Chromium in the Water

Just before the Christmas holidays—December 20, 2010, to be exact—Environmental Working Group (EWG) released a report that many home faucets are supplying drinking water that’s laced with the cancer-causing metal chromium-6, otherwise known as hexavalent chromium. In fact, of the tap water EWG sampled from 35 American cities, 31 contained chromium-6, and water samples from 25 of those cities had chromium-6 at concentrations above the safe maximum set by California regulators. The highest levels were found in Norman, Oklahoma; Honolulu, Hawaii and Riverside, California. In that Oklahoma city, chromium-6 levels were at a shocking 12.9 parts per billion (ppb); the recommended safe level being considered by California is .06 ppb.

Chromium-6 is used for chrome plating, dyes, pigments, leather tanning and wood preserving. During the course of manufacture and disposal, it ends up in the soil and groundwater. And it’s everywhere. The Agency for Toxic Substances & Disease Registry (ATSDR) reports that chromium “has been found in at least 1,127 of the 1,669 National Priorities List sites identified by the Environmental Protection Agency (EPA).” It’s specifically in the chromium-6 form, however, that the chemical is carcinogenic. ATSDR writes that inhaling the toxic metal causes lung cancer in both workers and animals; and that humans and animals exposed to chromium-6 have increased stomach tumors. The metal has also led to developmental defects in animals. By EWG’s estimate, some 74 million Americans are drinking tap water laced with the stuff at some levels.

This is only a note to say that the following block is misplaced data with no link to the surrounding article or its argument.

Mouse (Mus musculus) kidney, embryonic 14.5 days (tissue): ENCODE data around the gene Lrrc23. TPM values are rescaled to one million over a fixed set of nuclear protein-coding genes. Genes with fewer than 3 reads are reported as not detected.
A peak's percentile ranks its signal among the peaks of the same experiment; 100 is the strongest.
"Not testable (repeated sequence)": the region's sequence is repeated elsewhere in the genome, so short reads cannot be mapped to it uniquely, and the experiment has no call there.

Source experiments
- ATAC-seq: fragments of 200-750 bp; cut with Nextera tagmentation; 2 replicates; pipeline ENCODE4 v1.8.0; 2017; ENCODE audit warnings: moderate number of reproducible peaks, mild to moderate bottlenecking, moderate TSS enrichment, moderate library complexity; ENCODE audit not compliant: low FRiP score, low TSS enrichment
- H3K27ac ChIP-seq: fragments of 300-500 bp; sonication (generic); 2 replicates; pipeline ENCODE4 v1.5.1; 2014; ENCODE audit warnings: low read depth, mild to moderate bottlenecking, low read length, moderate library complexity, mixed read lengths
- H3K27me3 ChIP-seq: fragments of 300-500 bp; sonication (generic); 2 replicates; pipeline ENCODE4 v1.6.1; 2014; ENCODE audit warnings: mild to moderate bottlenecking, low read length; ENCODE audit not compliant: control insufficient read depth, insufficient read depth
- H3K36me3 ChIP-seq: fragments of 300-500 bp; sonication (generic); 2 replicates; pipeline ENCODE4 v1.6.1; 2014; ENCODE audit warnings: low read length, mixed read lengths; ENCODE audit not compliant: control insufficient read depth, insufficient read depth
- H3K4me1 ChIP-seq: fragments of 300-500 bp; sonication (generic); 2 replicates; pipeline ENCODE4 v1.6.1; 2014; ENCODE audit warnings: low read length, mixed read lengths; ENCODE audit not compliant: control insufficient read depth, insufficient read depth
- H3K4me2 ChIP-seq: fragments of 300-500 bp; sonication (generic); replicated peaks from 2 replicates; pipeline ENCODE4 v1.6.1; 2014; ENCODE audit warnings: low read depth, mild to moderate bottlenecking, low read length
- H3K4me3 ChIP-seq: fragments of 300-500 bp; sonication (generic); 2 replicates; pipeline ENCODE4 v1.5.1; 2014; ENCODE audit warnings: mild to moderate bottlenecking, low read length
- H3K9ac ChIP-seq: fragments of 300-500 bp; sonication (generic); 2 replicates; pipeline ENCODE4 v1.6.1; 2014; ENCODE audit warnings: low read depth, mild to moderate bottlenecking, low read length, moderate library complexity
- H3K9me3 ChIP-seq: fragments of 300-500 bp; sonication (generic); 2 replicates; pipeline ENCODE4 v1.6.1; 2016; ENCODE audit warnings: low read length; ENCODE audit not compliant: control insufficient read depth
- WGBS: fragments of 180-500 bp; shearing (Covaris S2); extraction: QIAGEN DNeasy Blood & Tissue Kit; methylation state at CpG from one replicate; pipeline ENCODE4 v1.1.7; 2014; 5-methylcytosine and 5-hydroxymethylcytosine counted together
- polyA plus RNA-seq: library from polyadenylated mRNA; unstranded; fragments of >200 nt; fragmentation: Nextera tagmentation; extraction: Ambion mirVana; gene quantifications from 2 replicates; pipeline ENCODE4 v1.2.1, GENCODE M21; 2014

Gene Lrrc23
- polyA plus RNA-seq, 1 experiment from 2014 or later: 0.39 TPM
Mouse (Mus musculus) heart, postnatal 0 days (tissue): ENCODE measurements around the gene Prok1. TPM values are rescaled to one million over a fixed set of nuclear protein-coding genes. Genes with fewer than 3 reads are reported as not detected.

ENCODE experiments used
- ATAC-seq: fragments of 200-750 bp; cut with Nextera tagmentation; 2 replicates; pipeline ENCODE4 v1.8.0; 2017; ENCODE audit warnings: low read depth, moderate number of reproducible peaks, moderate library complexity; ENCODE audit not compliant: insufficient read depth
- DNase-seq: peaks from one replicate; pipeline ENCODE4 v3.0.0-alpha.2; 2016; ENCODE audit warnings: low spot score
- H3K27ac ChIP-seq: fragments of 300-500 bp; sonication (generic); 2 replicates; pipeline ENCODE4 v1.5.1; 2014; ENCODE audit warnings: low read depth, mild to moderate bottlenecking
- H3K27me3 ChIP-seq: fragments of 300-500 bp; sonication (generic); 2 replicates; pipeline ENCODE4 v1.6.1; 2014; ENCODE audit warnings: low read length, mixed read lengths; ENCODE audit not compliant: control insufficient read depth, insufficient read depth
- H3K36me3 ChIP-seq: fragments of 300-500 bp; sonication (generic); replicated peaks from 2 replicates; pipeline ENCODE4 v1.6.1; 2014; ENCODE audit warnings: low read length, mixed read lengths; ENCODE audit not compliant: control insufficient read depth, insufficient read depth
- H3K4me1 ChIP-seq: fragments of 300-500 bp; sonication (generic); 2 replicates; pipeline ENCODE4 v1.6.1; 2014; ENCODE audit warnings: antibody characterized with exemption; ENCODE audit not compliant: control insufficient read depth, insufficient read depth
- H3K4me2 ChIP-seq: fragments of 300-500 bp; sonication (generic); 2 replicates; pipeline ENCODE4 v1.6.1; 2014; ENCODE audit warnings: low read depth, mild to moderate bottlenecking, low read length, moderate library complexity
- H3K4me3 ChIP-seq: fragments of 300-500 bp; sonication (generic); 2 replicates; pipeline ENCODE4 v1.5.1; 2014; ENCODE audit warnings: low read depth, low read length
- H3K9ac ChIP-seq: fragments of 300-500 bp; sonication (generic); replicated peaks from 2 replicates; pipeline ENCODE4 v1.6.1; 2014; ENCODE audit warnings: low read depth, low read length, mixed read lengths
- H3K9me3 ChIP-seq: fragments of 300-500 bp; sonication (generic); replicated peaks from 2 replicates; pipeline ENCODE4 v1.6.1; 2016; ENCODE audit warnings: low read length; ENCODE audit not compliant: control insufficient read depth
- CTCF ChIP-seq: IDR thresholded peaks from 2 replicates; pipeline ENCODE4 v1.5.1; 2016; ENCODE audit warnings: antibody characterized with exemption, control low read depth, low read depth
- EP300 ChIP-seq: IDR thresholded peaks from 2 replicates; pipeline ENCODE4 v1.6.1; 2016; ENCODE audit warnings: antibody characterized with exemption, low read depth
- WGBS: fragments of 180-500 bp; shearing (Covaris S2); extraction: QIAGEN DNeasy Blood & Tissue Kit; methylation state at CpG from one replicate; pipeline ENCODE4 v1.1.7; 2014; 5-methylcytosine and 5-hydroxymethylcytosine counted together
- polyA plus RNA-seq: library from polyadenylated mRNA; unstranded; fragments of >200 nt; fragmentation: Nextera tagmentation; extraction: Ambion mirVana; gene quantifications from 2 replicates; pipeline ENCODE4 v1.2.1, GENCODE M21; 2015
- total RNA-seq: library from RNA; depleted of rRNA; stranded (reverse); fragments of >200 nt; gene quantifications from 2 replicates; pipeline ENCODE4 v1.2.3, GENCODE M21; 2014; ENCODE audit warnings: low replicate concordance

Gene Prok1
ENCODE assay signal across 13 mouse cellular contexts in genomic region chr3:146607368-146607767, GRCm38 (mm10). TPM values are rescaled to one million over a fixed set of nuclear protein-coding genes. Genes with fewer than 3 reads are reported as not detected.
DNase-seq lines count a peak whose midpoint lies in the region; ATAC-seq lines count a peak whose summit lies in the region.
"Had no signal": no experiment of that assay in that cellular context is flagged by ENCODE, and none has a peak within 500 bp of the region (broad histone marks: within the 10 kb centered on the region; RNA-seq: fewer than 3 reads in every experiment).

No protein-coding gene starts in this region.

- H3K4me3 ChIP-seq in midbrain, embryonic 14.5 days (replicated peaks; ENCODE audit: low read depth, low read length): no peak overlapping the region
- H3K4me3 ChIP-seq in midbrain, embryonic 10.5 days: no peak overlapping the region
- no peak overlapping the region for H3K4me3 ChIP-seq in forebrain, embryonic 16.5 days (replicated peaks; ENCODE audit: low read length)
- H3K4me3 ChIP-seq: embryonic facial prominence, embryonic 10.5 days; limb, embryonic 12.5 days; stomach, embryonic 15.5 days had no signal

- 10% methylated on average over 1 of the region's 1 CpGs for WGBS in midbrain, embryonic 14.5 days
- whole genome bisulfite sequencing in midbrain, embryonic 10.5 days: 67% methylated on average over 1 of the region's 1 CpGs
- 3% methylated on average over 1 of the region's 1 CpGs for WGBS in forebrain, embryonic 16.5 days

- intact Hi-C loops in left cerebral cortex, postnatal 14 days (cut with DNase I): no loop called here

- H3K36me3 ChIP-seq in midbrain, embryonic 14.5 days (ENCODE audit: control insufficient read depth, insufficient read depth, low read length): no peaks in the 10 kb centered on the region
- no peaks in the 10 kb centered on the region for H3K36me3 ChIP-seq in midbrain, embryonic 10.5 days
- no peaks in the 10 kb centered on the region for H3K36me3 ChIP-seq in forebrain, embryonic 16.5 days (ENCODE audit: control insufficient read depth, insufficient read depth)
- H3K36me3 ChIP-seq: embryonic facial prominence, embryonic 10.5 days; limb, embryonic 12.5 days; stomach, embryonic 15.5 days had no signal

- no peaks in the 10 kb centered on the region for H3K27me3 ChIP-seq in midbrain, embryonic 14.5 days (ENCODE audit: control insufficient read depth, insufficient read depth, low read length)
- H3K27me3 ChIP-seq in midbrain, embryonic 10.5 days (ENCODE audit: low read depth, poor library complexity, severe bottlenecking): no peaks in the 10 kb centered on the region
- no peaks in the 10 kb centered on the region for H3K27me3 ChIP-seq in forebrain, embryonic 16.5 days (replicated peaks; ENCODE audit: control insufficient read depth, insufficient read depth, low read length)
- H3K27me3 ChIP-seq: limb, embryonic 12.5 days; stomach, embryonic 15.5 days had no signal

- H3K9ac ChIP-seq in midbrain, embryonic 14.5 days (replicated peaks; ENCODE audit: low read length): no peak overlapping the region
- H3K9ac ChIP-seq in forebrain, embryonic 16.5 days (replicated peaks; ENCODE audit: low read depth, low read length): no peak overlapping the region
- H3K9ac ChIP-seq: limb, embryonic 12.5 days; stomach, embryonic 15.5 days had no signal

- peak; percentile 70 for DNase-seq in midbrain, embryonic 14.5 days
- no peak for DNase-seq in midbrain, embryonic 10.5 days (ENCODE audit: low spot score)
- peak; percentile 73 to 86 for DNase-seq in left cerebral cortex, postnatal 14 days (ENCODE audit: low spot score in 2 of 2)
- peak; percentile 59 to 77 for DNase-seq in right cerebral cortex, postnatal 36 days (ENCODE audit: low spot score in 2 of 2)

On Dec. 22, the EPA responded to the unsettling report by releasing a statement that “The agency regularly re-evaluates drinking water standards and, based on new science on chromium-6, had already begun a rigorous and comprehensive review of its health effects. In September, we released a draft of that scientific review for public comment. When this human health assessment is finalized in 2011, EPA will carefully review the conclusions and consider all relevant information, including the Environmental Working Group’s study, to determine if a new standard needs to be set.”

SOURCES: Agency for Toxic Substances & Disease Registry; Environmental Working Group; U.S. Environmental Protection Agency.

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